Pentagon spent $150 million housing 'handful' of employees in private villas in Afghanistan

A small number of personnel from the US Defense Department’s Task Force for Business and Stability Operations lived in this villa in Kabul, Afghanistan while the agency was operating there between 2010 and 2014.

Forty-three million dollars for a gas station. An incalculable sum — hundreds of millions of dollars, perhaps — wasted on "ghost schools." And now, $150 million spent on private villas for a handful of government workers.

These are America's tax dollars at work in Afghanistan.

The Special Inspector General for Afghanistan Reconstruction (SIGAR) said in a press release Wednesday that the US Department of Defense spent $150 million on private housing in Kabul for a small number of employees (between five and 10) working for the Pentagon's Task Force for Business and Stability Operations (TFBSO) between 2010 and 2014. That was nearly 20 percent of the TFBSO's total budget. 

So what does that kind of dough get you and a few friends in the Afghan capital? Apparently: "specially furnished, privately owned 'villas'" and "24-hour building security, food services, and bodyguards," according to a letter sent by Special Inspector General John F. Sopko to US Secretary of Defense Ash Carter. 

Security, food, travel — sounds reasonable, right?

Well, maybe not, when you consider the other accommodations that were available to this handful of government employees. According to Sopko, the TFBSO team could have stayed at DOD facilities or at the US Embassy. Both options would have provided housing, food, security, and travel for a tiny fraction of the cost the TFBSO ended up spending. SIGAR estimates that the US Embassy could have housed 10 TFBSO staffers for around $1.8 million. 

But life at the embassy or at a DOD facility might not have included some of the perks that came with a $150-million bill.

One contractor, Triple Canopy, provided TFBSO personnel with "queen size beds in certain rooms, a flat screen TV in each room that was 27 inches or larger, a DVD player in each room, a mini refrigerator in each room, and an 'investor villa' that had 'upgraded furniture' and 'western-style hotel accommodations.' In terms of food, Triple Canopy was required to provide service that was 'at least 3 stars,' with each meal containing at least two entrée choices and three side order choices, as well as three course meals for 'Special Events.'" Another contractor made sure that TFBSO workers had 24-hour access to "light snacks and water/tea/coffee/sodas."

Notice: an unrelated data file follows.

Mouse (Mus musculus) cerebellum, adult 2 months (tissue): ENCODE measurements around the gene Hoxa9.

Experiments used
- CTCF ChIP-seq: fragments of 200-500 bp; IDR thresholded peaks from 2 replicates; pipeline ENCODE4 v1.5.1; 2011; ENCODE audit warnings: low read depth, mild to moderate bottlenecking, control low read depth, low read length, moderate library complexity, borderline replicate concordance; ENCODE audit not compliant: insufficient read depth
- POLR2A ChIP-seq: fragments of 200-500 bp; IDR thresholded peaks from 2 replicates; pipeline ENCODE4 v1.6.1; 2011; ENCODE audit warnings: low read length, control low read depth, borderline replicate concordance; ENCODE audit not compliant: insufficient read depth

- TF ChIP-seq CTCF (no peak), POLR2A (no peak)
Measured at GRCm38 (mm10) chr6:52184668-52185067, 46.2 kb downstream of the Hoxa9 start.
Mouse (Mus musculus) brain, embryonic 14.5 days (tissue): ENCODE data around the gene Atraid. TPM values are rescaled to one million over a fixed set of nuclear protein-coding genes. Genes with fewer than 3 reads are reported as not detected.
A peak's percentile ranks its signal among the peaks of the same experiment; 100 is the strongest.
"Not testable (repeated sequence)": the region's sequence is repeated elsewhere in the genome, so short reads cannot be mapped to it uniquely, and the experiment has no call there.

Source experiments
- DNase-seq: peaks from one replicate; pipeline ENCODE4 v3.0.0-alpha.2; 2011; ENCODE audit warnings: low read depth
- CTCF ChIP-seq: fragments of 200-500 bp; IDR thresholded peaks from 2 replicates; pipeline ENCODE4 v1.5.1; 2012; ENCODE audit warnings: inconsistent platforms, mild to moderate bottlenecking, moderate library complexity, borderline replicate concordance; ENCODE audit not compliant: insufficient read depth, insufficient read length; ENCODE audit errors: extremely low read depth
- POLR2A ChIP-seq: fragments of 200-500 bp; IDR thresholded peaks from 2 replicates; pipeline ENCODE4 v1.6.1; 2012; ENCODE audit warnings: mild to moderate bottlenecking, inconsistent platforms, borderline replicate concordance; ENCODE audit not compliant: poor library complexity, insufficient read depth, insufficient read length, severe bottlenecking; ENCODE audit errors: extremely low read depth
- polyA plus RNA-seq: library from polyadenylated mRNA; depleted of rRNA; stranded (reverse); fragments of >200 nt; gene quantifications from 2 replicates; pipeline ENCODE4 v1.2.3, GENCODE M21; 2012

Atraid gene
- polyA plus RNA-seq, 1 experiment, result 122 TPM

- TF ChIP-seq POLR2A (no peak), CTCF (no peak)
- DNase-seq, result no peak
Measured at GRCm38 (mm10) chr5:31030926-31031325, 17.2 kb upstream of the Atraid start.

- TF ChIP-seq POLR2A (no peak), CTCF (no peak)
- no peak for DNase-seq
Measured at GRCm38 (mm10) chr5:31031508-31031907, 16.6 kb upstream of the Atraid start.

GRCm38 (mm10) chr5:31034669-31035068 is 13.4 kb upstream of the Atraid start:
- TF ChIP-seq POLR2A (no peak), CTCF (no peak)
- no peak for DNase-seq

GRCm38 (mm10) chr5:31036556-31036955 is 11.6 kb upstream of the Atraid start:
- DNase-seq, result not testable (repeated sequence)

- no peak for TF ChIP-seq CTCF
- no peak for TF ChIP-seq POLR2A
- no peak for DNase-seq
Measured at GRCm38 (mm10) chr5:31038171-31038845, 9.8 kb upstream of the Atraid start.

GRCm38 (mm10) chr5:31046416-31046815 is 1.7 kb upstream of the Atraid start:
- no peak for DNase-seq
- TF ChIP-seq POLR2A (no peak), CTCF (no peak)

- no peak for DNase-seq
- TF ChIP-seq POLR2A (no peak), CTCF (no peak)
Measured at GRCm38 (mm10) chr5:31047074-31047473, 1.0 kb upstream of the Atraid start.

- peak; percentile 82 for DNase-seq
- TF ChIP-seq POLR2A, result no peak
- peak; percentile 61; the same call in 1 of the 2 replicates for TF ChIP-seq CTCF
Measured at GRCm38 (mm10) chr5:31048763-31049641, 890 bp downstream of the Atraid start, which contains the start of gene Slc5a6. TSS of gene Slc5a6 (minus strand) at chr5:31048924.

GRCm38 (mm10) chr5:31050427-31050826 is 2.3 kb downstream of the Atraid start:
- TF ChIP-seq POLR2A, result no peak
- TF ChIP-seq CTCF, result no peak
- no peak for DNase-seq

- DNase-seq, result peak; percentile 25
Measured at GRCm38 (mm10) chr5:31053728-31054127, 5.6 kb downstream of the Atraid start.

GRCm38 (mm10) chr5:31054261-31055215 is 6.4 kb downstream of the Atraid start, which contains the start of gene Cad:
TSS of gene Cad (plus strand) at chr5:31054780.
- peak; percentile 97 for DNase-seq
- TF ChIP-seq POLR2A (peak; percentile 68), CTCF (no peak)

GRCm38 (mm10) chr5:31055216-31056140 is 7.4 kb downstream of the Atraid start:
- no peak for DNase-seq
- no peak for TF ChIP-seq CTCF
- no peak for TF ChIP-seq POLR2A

Sounds nice.

One justification for the expense comes from the person SIGAR thinks made the call: Paul A. Brinkley, the first director of the TFBSO and the former deputy under secretary of defense. Brinkley didn't cooperate with SIGAR's investigation, but he did write the following in a 2014 book about his time in Afghanistan:

"Our goal was to get businesses running and to encourage private investors and corporations from outside of Afghanistan to engage in the country either as trading partners or as investors. Wherever possible, we avoided depending on the military. We were part of their mission ... but we avoided living on military bases whenever possible. The goal was to show private companies that they could set up operations in Afghanistan themselves without needing military support.”

SIGAR isn't satisfied with that explanation, and Sopko's letter to Carter asks for answers.

When you consider $150 million in the context of US spending in Afghanistan, you could dismiss it as a drop in the bucket. You could also ask how we got to a place in our post-9/11 wars where $43-million gas stations and $150-million villas barely register on a budget sheet. 

The United States has spent nearly $1 trillion on the war in Afghanistan, including $110 billion on reconstruction efforts. US President Barack Obama announced in October that he'd maintain current troop levels in Afghanistan through most of 2016, so there will be plenty more bills to pay.

Hopefully the DOD keeps its receipts. SIGAR will be asking for them.